We welcomed back Dr Sutton to deliver his highly informative and engaging neuroscience workshops to Upper Sixth Form (Year 13) Psychology and Biology students across two days.

I was particularly impressed with how engaged and inquisitive our Cranleighans were as they excelled in the rigours of higher education by diligently engaging in a full day of lectures. The psychologists listened attentively and were constantly challenged to consider the findings of contemporary scientific research in relationship to the material they have learnt. They ruminated on the effects of child abuse and how space travel affects the structures and processes of the brain. They engaged in lively discussions on the ethical issues of scientists growing cerebral organoids in petri dishes and at what point these cerebral organoids potentially develop consciousness.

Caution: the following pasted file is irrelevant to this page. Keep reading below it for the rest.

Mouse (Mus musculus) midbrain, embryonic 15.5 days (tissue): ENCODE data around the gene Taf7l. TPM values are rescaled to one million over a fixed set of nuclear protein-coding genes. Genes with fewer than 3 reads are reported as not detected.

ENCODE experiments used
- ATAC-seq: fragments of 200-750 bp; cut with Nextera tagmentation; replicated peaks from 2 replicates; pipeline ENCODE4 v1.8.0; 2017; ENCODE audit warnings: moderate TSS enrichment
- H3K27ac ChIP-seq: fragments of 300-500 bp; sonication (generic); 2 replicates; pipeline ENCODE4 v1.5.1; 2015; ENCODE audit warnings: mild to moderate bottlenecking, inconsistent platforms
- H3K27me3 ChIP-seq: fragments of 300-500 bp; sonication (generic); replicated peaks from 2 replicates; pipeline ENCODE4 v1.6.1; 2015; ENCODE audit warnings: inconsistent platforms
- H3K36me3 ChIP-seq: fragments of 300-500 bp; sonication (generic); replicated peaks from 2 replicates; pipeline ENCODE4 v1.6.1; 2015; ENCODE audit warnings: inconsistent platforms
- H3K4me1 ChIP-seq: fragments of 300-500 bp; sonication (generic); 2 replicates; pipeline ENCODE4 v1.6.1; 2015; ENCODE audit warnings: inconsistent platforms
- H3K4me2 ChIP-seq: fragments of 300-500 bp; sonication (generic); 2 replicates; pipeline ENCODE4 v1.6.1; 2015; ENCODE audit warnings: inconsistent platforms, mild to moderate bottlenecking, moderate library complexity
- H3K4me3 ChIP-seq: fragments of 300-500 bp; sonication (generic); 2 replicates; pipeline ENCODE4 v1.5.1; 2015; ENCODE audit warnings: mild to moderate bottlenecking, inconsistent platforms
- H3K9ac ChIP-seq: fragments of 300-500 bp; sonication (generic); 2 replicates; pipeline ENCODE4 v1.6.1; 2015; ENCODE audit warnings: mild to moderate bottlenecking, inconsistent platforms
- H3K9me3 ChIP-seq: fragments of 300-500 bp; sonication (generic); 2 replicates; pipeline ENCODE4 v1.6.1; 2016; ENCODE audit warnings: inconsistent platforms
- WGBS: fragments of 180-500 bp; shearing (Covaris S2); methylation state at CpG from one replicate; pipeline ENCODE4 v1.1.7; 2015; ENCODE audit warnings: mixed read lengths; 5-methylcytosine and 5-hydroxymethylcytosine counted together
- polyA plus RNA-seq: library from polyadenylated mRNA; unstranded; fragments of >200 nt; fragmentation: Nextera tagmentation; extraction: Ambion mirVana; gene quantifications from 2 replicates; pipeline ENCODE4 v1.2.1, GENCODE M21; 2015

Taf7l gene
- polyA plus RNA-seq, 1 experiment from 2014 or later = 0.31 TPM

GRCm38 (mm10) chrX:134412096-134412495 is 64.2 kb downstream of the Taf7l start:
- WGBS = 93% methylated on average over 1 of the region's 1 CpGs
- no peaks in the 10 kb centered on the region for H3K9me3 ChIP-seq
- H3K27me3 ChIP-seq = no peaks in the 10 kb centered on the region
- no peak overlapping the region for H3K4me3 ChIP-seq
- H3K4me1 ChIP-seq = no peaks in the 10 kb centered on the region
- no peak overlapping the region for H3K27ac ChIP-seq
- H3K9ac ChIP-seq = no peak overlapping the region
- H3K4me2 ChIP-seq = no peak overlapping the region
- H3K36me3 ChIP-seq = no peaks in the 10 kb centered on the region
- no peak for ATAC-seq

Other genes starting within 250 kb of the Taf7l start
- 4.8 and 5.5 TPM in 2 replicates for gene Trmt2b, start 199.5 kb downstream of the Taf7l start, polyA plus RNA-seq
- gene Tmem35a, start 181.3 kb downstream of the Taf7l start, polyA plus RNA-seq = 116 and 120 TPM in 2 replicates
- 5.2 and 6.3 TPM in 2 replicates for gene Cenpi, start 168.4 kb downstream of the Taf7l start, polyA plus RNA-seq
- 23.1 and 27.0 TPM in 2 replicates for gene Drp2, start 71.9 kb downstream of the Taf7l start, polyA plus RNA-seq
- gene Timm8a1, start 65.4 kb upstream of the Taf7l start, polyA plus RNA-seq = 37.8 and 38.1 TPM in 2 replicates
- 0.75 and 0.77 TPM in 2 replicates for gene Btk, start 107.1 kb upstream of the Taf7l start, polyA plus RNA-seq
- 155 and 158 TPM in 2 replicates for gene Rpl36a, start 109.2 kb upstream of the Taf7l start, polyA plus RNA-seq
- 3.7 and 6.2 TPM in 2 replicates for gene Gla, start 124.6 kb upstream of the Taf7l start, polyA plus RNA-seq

The Academic Lecture Theatre was abuzz as Dr Sutton spent an hour performing a sheep brain dissection whilst emphasising which structures of the brain are responsible for specific functions and behaviours – it certainly wasn’t for the squeamish.

In addition to the workshops, Dr Sutton delivered an evening lecture to our Lower Sixth Form (Year 12) students on the effects drugs have on the brain. Students were provided with informative scientific evidence of how illegal substances affect the structures and functionality of the brain and how adolescents are at an increased risk to these harmful chemicals as a result of the developmental changes their brains are undergoing. Many students were fascinated by the talk and stayed behind to question Dr Sutton further and have an increased interest in their own health and well-being.